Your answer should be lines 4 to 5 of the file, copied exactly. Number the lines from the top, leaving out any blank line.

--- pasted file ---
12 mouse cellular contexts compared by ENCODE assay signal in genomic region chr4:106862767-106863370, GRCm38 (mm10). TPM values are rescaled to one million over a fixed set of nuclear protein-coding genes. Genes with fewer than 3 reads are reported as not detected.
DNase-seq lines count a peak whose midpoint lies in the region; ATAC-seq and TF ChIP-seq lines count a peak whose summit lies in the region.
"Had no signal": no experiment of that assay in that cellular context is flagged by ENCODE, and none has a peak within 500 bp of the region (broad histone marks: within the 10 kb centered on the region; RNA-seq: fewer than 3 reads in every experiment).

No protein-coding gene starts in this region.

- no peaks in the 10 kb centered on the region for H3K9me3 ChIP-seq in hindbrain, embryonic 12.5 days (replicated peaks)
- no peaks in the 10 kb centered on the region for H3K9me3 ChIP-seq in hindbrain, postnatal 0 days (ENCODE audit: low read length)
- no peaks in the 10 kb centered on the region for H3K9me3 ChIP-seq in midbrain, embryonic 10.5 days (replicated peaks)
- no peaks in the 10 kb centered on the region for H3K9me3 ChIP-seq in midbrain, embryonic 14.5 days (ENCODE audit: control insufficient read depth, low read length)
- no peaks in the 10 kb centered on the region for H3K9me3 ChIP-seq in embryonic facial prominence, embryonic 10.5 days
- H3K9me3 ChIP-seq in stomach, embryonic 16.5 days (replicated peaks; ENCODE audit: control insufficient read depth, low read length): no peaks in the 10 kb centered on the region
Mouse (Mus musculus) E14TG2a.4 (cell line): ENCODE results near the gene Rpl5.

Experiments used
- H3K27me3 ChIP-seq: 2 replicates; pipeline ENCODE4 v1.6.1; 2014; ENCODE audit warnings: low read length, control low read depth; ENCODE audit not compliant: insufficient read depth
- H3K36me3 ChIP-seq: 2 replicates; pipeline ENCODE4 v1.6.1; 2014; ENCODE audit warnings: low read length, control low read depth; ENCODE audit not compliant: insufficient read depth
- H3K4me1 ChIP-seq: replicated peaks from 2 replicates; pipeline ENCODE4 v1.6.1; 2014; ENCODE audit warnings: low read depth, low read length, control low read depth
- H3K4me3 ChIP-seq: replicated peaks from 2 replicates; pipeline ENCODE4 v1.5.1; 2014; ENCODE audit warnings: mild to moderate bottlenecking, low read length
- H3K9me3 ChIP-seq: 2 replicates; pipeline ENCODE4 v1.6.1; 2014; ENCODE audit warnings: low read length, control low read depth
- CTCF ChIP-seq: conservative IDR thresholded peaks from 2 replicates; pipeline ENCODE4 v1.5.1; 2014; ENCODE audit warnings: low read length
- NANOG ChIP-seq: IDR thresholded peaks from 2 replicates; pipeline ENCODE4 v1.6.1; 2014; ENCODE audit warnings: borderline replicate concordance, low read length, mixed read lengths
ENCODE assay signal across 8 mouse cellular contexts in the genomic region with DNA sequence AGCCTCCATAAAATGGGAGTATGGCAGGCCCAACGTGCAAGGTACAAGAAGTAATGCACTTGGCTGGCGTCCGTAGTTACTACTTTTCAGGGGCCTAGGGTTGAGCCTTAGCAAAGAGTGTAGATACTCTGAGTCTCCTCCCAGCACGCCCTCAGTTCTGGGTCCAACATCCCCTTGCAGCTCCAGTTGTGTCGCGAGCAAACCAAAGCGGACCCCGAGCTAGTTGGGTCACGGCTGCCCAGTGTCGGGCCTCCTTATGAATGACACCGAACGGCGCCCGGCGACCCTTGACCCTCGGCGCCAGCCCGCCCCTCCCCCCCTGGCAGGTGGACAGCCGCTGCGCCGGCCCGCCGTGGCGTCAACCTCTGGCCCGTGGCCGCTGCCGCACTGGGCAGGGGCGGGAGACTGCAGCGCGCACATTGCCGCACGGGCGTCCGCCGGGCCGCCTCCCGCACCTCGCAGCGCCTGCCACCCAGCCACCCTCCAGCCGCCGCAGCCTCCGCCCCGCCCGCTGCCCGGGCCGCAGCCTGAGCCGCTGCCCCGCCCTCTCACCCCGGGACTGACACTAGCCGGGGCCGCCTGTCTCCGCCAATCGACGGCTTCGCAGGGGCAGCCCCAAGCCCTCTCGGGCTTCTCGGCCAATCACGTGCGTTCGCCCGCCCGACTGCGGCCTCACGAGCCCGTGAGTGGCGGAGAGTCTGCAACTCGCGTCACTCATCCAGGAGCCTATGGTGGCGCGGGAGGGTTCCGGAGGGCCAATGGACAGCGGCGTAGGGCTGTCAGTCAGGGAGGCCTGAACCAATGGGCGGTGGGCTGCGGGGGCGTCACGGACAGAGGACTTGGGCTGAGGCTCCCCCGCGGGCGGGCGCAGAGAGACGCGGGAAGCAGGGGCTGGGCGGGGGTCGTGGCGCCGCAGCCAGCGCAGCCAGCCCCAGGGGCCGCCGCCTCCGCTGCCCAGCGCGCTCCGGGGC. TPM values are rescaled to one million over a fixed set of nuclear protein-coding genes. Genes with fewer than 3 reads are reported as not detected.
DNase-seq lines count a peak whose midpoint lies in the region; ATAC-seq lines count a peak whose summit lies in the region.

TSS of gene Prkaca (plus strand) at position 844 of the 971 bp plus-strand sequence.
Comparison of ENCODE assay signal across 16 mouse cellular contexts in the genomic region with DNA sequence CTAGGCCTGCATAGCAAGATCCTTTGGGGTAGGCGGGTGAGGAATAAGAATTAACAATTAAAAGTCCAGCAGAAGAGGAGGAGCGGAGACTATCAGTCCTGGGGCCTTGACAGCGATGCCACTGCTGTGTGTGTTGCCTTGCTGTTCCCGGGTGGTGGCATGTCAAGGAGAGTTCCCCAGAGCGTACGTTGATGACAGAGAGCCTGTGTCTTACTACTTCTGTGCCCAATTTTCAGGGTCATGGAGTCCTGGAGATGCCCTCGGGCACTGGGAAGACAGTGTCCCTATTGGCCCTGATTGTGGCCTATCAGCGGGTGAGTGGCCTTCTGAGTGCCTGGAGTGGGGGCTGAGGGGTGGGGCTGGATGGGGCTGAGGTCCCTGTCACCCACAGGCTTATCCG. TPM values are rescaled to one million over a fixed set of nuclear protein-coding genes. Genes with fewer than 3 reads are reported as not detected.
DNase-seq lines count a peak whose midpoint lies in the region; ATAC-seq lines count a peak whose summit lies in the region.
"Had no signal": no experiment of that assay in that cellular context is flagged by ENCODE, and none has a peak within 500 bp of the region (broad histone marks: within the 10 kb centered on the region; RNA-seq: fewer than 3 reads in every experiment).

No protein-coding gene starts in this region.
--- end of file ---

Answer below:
No protein-coding gene starts in this region.

- no peaks in the 10 kb centered on the region for H3K9me3 ChIP-seq in hindbrain, embryonic 12.5 days (replicated peaks)